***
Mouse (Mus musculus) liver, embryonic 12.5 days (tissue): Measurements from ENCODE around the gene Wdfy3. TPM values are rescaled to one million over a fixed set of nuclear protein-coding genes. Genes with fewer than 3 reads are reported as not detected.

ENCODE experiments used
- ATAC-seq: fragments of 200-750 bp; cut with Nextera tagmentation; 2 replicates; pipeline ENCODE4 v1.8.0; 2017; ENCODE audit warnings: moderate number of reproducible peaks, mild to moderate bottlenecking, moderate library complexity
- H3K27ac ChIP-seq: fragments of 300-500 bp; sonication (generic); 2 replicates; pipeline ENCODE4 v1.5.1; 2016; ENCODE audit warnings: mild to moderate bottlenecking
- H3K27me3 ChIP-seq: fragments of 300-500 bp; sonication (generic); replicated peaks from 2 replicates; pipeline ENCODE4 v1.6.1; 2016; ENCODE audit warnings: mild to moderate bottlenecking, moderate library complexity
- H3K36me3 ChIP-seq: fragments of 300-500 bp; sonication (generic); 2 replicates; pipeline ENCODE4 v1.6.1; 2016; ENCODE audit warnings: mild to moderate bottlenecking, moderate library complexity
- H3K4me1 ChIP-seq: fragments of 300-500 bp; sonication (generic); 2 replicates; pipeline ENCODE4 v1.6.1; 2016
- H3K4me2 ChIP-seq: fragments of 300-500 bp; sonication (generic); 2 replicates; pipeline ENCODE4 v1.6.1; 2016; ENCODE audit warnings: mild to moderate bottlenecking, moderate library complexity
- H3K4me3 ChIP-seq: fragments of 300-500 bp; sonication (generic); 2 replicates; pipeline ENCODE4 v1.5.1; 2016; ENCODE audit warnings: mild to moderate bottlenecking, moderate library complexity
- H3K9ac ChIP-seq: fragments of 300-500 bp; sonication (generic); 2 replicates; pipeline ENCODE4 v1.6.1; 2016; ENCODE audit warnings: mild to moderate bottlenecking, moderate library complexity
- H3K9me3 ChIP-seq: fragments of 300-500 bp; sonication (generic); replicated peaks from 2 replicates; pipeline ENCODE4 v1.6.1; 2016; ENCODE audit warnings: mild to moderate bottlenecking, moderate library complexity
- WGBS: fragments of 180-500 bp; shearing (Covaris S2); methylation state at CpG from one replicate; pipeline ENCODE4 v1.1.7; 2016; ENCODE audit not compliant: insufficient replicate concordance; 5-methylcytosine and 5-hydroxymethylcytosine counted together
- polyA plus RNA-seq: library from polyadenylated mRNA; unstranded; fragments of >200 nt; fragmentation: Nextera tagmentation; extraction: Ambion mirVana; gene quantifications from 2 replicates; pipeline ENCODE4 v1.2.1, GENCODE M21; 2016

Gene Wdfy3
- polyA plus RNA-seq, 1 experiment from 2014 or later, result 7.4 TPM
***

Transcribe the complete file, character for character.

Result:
Mouse (Mus musculus) liver, embryonic 12.5 days (tissue): Measurements from ENCODE around the gene Wdfy3. TPM values are rescaled to one million over a fixed set of nuclear protein-coding genes. Genes with fewer than 3 reads are reported as not detected.

ENCODE experiments used
- ATAC-seq: fragments of 200-750 bp; cut with Nextera tagmentation; 2 replicates; pipeline ENCODE4 v1.8.0; 2017; ENCODE audit warnings: moderate number of reproducible peaks, mild to moderate bottlenecking, moderate library complexity
- H3K27ac ChIP-seq: fragments of 300-500 bp; sonication (generic); 2 replicates; pipeline ENCODE4 v1.5.1; 2016; ENCODE audit warnings: mild to moderate bottlenecking
- H3K27me3 ChIP-seq: fragments of 300-500 bp; sonication (generic); replicated peaks from 2 replicates; pipeline ENCODE4 v1.6.1; 2016; ENCODE audit warnings: mild to moderate bottlenecking, moderate library complexity
- H3K36me3 ChIP-seq: fragments of 300-500 bp; sonication (generic); 2 replicates; pipeline ENCODE4 v1.6.1; 2016; ENCODE audit warnings: mild to moderate bottlenecking, moderate library complexity
- H3K4me1 ChIP-seq: fragments of 300-500 bp; sonication (generic); 2 replicates; pipeline ENCODE4 v1.6.1; 2016
- H3K4me2 ChIP-seq: fragments of 300-500 bp; sonication (generic); 2 replicates; pipeline ENCODE4 v1.6.1; 2016; ENCODE audit warnings: mild to moderate bottlenecking, moderate library complexity
- H3K4me3 ChIP-seq: fragments of 300-500 bp; sonication (generic); 2 replicates; pipeline ENCODE4 v1.5.1; 2016; ENCODE audit warnings: mild to moderate bottlenecking, moderate library complexity
- H3K9ac ChIP-seq: fragments of 300-500 bp; sonication (generic); 2 replicates; pipeline ENCODE4 v1.6.1; 2016; ENCODE audit warnings: mild to moderate bottlenecking, moderate library complexity
- H3K9me3 ChIP-seq: fragments of 300-500 bp; sonication (generic); replicated peaks from 2 replicates; pipeline ENCODE4 v1.6.1; 2016; ENCODE audit warnings: mild to moderate bottlenecking, moderate library complexity
- WGBS: fragments of 180-500 bp; shearing (Covaris S2); methylation state at CpG from one replicate; pipeline ENCODE4 v1.1.7; 2016; ENCODE audit not compliant: insufficient replicate concordance; 5-methylcytosine and 5-hydroxymethylcytosine counted together
- polyA plus RNA-seq: library from polyadenylated mRNA; unstranded; fragments of >200 nt; fragmentation: Nextera tagmentation; extraction: Ambion mirVana; gene quantifications from 2 replicates; pipeline ENCODE4 v1.2.1, GENCODE M21; 2016

Gene Wdfy3
- polyA plus RNA-seq, 1 experiment from 2014 or later, result 7.4 TPM